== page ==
Alcorn trains farmers on clonal muscadine propagation during annual workshop
Farmers and land owners from Holmes, Simpson and Rankin counties attended the annual workshop on clonal propagation of muscadines held recently by Alcorn State University Center for Conservation Research.
The experienced and novice farmers learned about valuable technique of muscadine air layering from Dr. Girish Panicker, director of the Center for Conservation Research at Alcorn, and his staff.
“We are happy to train small and limited-resource farmers and have been conducting this workshop every summer since the year 2000,” said Dr. Panicker. “The farmers mastered air layering today, a useful technique that allows production of large-sized plants in a short time.”
He added, “This method is valuable for producing a relatively small number of plants of good size with minimum propagation facilities particularly when outdoor stock plant space is not a limiting factor.”
The program opened with greetings from Dr. Barry L. Bequette, dean and director of land-grant programs, School of Agriculture, Research, Extension and Applied Sciences (AREAS), and Dr. Daniel Collins, chair, Department of Agriculture.
Panicker explained that this free practical training seeks to help farmers to establish muscadine vineyards, both organic and inorganic, and start nursery businesses by effectively utilizing the limited number of mother plants.
“Muscadine is a native plant in Mississippi and can be a very profitable crop,” Panicker said. “A farmer can make about $10,000 per acre off of muscadine vineyards; and even more if he or she also runs a nursery and produces jam, jelly or wine.”
A retired district conservationist for Natural Resources Conservation Service (NRCS) Lamar Burgess from Water Valley, Mississippi, said, “My community members charged me to go to Alcorn and learn the air layering technique. I will use it to grow muscadines myself and share the knowledge in the community. We appreciate Alcorn for planting the seeds and growing knowledge in communities.”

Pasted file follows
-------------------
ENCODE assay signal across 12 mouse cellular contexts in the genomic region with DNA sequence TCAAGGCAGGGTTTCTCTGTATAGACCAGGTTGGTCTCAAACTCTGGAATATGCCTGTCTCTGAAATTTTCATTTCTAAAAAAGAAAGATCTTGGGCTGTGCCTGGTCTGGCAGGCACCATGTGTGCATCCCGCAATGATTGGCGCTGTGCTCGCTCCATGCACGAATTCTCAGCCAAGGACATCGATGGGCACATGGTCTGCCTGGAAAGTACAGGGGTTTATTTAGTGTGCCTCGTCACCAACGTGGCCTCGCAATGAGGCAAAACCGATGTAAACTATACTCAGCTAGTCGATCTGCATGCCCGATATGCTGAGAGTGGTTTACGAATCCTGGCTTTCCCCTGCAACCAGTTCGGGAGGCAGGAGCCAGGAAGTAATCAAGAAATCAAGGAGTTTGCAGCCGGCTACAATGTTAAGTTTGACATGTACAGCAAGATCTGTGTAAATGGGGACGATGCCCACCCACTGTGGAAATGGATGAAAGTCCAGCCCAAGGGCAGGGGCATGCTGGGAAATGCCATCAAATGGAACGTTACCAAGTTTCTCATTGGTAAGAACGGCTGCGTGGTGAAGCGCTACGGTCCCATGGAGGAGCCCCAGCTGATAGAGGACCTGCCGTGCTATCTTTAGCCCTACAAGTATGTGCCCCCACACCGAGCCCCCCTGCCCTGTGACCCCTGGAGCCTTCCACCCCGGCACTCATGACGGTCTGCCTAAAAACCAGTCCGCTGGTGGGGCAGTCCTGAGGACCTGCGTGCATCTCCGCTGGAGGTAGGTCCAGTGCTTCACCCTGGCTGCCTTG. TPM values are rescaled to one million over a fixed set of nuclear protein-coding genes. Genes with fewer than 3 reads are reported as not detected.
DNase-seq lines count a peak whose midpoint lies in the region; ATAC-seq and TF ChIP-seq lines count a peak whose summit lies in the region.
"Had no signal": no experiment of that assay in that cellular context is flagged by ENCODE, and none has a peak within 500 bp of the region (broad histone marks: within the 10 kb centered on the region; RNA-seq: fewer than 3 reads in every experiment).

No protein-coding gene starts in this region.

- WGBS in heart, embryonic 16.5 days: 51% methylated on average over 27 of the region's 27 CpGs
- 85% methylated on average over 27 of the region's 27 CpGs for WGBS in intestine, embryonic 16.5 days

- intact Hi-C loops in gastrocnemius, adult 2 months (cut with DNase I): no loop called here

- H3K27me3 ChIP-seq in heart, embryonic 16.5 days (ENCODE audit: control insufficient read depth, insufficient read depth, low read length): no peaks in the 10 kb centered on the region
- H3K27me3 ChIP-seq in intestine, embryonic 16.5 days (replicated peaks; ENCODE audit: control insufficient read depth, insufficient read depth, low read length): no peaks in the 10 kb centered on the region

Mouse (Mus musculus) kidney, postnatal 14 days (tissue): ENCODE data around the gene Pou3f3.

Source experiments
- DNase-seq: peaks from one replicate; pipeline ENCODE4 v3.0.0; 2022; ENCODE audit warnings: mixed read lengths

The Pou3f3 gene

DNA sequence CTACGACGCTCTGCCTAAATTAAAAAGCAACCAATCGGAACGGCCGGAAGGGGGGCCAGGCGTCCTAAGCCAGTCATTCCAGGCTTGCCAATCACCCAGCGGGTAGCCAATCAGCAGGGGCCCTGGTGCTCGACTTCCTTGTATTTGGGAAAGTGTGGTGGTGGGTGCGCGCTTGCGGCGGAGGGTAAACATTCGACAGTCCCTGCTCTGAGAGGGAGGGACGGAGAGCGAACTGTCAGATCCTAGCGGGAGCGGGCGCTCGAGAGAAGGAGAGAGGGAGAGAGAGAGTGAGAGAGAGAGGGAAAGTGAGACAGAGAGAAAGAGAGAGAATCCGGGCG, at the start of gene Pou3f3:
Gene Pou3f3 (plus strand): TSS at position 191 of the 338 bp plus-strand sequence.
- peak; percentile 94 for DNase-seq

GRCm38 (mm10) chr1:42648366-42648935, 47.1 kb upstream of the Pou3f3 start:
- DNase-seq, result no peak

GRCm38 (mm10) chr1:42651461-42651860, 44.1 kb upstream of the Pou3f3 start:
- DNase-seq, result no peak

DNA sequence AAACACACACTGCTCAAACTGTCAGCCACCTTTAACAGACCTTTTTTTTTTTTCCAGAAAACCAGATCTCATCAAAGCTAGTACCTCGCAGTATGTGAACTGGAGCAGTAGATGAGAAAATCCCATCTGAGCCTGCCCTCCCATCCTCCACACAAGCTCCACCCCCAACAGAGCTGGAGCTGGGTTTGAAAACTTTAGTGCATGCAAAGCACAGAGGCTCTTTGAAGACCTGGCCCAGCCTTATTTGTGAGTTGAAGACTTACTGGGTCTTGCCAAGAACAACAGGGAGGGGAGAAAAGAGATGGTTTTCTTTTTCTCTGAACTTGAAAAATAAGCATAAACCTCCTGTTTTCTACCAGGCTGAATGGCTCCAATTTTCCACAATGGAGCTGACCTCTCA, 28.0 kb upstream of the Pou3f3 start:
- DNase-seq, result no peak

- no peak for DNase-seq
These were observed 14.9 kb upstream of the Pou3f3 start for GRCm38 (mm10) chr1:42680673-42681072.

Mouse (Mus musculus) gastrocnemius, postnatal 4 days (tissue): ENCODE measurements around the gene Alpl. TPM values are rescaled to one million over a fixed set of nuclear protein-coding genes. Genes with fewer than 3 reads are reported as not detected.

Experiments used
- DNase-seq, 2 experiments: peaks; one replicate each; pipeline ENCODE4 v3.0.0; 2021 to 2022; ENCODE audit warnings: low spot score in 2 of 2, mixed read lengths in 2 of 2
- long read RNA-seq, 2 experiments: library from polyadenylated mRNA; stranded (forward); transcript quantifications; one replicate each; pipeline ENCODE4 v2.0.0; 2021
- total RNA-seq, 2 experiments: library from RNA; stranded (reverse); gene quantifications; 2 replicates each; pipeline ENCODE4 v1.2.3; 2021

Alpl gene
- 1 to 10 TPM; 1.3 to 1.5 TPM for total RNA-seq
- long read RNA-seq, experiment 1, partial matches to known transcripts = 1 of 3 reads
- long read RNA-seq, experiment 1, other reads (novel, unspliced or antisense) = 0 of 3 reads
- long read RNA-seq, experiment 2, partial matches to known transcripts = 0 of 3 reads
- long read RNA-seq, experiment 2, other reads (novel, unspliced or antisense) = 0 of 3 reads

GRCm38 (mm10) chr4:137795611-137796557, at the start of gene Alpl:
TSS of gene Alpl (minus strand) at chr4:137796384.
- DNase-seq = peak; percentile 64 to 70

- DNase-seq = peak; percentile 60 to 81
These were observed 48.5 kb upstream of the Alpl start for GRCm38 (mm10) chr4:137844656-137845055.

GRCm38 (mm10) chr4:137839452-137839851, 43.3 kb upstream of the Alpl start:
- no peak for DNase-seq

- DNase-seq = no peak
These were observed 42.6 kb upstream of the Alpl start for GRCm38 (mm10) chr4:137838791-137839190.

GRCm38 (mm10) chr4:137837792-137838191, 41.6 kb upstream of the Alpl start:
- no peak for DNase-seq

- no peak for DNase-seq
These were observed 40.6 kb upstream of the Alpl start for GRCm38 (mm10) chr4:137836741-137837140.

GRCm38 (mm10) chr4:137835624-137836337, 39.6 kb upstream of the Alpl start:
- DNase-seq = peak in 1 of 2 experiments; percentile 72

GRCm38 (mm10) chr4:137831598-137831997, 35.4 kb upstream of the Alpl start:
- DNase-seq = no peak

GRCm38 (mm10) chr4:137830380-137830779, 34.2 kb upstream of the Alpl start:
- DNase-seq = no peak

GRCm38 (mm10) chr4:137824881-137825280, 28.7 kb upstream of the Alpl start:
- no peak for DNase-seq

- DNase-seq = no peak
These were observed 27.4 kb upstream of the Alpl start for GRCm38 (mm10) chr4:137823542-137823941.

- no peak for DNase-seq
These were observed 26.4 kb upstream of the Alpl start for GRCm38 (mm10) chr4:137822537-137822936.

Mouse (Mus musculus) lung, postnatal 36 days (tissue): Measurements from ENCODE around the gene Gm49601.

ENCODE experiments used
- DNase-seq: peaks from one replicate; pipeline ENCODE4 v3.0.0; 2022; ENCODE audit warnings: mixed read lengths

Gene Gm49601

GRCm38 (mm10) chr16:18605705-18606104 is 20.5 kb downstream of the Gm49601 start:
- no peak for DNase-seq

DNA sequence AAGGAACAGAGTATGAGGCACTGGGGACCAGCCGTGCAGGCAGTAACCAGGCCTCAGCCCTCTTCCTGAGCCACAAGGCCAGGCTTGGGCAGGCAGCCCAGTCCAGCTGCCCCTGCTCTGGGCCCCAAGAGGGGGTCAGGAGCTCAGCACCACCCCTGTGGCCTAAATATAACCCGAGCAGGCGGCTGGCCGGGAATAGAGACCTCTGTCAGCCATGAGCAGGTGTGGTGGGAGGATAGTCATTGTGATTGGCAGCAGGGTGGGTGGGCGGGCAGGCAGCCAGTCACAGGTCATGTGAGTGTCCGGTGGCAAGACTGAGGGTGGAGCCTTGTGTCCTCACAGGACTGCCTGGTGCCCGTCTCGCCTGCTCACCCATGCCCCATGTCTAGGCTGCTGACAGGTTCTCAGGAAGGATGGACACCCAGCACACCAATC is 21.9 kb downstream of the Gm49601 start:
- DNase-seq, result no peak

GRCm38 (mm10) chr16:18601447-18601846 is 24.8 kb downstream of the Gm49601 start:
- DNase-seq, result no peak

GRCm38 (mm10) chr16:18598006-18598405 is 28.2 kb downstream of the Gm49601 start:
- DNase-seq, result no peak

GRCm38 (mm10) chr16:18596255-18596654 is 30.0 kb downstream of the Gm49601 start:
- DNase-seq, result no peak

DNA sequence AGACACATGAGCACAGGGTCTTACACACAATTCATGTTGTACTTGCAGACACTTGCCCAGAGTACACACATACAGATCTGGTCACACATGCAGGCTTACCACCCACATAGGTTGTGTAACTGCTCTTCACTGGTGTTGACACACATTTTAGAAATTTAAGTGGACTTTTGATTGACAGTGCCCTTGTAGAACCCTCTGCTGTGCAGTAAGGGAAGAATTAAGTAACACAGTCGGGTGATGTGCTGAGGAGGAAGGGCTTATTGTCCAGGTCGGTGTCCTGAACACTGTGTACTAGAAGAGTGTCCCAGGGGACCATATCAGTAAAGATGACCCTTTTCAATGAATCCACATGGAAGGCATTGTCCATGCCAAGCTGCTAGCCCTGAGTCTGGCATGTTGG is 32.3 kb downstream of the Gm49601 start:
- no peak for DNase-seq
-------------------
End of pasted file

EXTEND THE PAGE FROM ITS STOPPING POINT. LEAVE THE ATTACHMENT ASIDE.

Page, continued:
Simpson County residents Artis and Carolyn Fletcher from Mendenhall, Mississippi, who own a 120-acre farm, came to Alcorn to learn the proper technique, so they could establish a muscadine vineyard.
“We found out about this workshop at the Small Farmers Conference and were really interested in this workshop. We once tried to grow muscadines but we were unsuccessful. So, now we are going to try to grow muscadnies again using our new skills. We look forward to coming back in the fall to pick up our well-rooted plants that we established today.”
Youth organizer in the Nollie Jenkins Family Center, Holmes County, Curtis Hill, thanked Panicker, his staff and the University for making their group a part of the workshop.
“We thoroughly enjoyed this educational, yet fun, event. During this memorable visit we learned about plants and exactly what type of plants and foods can be helpful and harmful to our body. We also learned how to air layer a muscadine plant.
At the end of the program, the participants enjoyed fresh fruits and other refreshments provided by the Center of Conservation Research. All the refreshments and the materials were provided to the participants free of cost and paid for with the funds acquired by the Center’s produce sale.
For more information on this training and other projects conducted by the Center for Conservation Research, contact Dr. Panicker at (601) 877-6598.